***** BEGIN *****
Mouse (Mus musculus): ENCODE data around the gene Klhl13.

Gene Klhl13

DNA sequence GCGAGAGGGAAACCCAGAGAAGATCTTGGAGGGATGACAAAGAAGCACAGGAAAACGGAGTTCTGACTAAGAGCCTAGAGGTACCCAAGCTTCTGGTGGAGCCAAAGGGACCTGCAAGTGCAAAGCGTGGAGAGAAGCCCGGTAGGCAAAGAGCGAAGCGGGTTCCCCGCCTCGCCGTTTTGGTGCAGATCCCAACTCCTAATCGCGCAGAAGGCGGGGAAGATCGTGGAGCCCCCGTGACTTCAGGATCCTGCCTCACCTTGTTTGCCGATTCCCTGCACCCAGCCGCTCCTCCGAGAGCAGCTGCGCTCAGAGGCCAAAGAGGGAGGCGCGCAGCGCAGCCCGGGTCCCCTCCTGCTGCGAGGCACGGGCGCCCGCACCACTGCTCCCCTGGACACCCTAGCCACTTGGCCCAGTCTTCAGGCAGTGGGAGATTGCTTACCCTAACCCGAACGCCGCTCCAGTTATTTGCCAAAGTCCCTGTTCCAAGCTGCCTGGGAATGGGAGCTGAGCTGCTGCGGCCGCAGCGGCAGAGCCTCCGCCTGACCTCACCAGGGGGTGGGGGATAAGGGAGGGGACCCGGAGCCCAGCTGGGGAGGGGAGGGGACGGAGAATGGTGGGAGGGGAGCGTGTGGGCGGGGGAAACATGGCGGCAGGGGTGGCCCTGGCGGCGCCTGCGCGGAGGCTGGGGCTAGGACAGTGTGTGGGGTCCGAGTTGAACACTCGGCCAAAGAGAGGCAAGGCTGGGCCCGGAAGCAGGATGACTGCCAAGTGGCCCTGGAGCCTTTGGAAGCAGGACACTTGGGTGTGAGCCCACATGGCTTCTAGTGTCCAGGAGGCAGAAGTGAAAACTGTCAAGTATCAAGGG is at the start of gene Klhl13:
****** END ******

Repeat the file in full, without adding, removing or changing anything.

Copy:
Mouse (Mus musculus): ENCODE data around the gene Klhl13.

Gene Klhl13

DNA sequence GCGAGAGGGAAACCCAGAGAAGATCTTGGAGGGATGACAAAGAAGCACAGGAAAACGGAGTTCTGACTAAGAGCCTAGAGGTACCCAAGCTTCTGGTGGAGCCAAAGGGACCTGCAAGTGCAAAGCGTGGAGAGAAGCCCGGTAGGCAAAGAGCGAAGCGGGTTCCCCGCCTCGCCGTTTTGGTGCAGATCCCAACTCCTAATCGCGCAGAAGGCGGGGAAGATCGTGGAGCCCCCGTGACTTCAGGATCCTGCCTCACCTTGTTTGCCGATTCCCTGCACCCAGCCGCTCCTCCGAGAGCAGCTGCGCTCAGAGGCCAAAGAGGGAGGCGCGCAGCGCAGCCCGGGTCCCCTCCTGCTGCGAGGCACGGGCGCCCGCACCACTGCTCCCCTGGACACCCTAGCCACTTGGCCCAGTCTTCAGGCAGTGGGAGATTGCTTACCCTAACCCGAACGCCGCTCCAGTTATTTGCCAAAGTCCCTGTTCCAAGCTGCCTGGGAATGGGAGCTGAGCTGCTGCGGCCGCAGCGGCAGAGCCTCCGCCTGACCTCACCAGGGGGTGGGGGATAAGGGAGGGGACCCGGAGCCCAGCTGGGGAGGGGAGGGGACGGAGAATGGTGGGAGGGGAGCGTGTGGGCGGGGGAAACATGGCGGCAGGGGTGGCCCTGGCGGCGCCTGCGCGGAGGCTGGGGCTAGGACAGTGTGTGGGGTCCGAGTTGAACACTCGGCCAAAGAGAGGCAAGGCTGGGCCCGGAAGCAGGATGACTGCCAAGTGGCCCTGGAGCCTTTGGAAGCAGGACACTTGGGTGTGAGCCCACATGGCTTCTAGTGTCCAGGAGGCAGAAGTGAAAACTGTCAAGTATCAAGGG is at the start of gene Klhl13: